If you’ve registered a trademark in a foreign country, you’re probably used to the idea that a trademark renewal is due ten years after the filing date for the application, not the date your trademark reached registration.
In most, perhaps all, non-U.S. countries in which I’ve handled trademark applications, the trademark certificate helpfully says the date that your renewal is due, exactly 10 years following the date the application was filed. The U.S. is the only country I know of that starts the renewal timeline when you reach registration, not when you filed.
It makes sense to start the timeline at the date of filing. In the U.S. and most other countries, your national trademark rights start on the day you filed the application, as long as you end up reaching registration.
For example, if you filed a U.S. trademark application on January 10, 2015 and you didn’t reach registration until January 10, 2020, your federal trademark rights began in 2015, not 2020. However, your renewal/maintenance timeline didn’t begin until 2020, meaning your Section 8 six-year maintenance filing isn’t due until 2026 and your Section 8+9 10-year renewal isn’t due until 2030.
Stalling the Trademark Application Process to Delay Required Renewal Fees
This means that if an applicant somehow stalls their U.S. trademark registration process, they can push back their maintenance and renewal deadlines without changing the effective date they started receiving federal trademark protection. This may be financially beneficial because it means the applicant can wait longer before paying all the filing and attorney fees required for maintenance and renewal.
As long as the applicant eventually reaches registration, they will still get protection from their original date of filing while also enjoying the other benefits of having a pending trademark application.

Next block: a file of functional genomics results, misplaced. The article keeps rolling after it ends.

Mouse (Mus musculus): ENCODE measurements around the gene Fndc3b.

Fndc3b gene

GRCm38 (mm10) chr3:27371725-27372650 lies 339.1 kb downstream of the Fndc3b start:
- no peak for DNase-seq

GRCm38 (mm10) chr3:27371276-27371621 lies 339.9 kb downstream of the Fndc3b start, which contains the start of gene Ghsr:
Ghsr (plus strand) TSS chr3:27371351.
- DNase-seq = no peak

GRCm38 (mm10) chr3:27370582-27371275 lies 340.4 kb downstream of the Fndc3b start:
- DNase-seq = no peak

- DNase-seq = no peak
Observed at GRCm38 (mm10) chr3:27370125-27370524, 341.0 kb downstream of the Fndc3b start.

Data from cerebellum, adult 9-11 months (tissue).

There are different ways for an applicant to stall a trademark application without paying any fees. If the applicant receives an office action, they can wait until the deadline to file a response rather than filing one immediately. The applicant can even file a response that they know will result in a second office action, and then wait out the clock on that second office action before filing a response that resolves the USPTO examiner’s issues with the application.
An applicant may also have their application suspended pending the outcome of a third party’s prior-filed application that may be confusingly similar to the applicant’s trademark. A trademark application can be suspended for many years in some cases. The application’s USPTO examiner will generally perform a suspension check every six months or so to see if the application should still be suspended. If you know that the prior-filed application has already been abandoned or reached registration, but you’re not in a hurry, you can avoid informing your USPTO examiner of this fact and wait for them to perform their regular suspension check when they get a chance.
I once had a trademark application reach registration more than five and a half years after I filed it. This means the six-year maintenance filing wasn’t due until 10.5 years after the application was originally filed!
Why does the USPTO start the renewal clock on the date of registration, unlike pretty much every other country? My best guess is because they require a “renewal” much sooner than other countries do. In the case above where my application took 5.5 years to reach registration, my six-year maintenance filing would have been due less than half a year after I reached registration if the renewal timeline began on the application filing date! Some applications take even longer than six years to reach registration, which would really throw the U.S. trademark renewal timeline off.
As you’ll read below, most other countries don’t require any “maintenance” filing; they only require 10-year renewals. So they don’t commonly face this issue of the registration date potentially being later than the six-year maintenance date.
Is the U.S. the Only Country that Requires a Trademark Renewal/Filing after Six Years? Why?
The United States is the only country I’ve encountered that requires a maintenance filing six years after registration. Other countries do not use confusing language regarding when to renew your trademark. As I mentioned above, in many other countries the trademark certificate itself gives you the exact date when your renewal is due, which is exactly 10 years after you filed your application.
The U.S. Requires Use in Commerce for Trademarks, Other Countries Don’t
Why does the U.S. have a six-year filing when other countries don’t? I believe this is tied to another unique requirement for U.S. trademarks: U.S. trademark applicants must generally be using their trademark in commerce before they can reach registration. In other words, your goods or services must be available to U.S.-based consumers at some point during the trademark application process before you can finish.